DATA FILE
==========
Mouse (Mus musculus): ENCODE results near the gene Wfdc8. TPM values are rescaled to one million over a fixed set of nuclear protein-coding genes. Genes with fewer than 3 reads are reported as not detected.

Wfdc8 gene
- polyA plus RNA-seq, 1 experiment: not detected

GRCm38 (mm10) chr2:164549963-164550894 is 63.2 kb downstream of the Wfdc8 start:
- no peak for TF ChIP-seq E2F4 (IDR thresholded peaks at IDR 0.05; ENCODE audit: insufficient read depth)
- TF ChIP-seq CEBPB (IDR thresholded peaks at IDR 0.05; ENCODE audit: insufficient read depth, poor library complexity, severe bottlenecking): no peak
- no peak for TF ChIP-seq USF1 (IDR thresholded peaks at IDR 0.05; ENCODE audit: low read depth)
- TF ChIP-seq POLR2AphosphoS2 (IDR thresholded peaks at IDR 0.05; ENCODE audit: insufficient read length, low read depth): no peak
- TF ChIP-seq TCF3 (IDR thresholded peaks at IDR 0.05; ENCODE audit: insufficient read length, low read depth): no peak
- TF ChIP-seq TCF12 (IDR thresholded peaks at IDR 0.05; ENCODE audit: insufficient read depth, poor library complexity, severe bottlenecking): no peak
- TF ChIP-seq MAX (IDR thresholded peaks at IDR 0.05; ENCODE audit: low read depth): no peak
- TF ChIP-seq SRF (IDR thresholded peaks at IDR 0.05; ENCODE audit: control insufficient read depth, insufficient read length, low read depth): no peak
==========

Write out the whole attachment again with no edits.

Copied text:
Mouse (Mus musculus): ENCODE results near the gene Wfdc8. TPM values are rescaled to one million over a fixed set of nuclear protein-coding genes. Genes with fewer than 3 reads are reported as not detected.

Wfdc8 gene
- polyA plus RNA-seq, 1 experiment: not detected

GRCm38 (mm10) chr2:164549963-164550894 is 63.2 kb downstream of the Wfdc8 start:
- no peak for TF ChIP-seq E2F4 (IDR thresholded peaks at IDR 0.05; ENCODE audit: insufficient read depth)
- TF ChIP-seq CEBPB (IDR thresholded peaks at IDR 0.05; ENCODE audit: insufficient read depth, poor library complexity, severe bottlenecking): no peak
- no peak for TF ChIP-seq USF1 (IDR thresholded peaks at IDR 0.05; ENCODE audit: low read depth)
- TF ChIP-seq POLR2AphosphoS2 (IDR thresholded peaks at IDR 0.05; ENCODE audit: insufficient read length, low read depth): no peak
- TF ChIP-seq TCF3 (IDR thresholded peaks at IDR 0.05; ENCODE audit: insufficient read length, low read depth): no peak
- TF ChIP-seq TCF12 (IDR thresholded peaks at IDR 0.05; ENCODE audit: insufficient read depth, poor library complexity, severe bottlenecking): no peak
- TF ChIP-seq MAX (IDR thresholded peaks at IDR 0.05; ENCODE audit: low read depth): no peak
- TF ChIP-seq SRF (IDR thresholded peaks at IDR 0.05; ENCODE audit: control insufficient read depth, insufficient read length, low read depth): no peak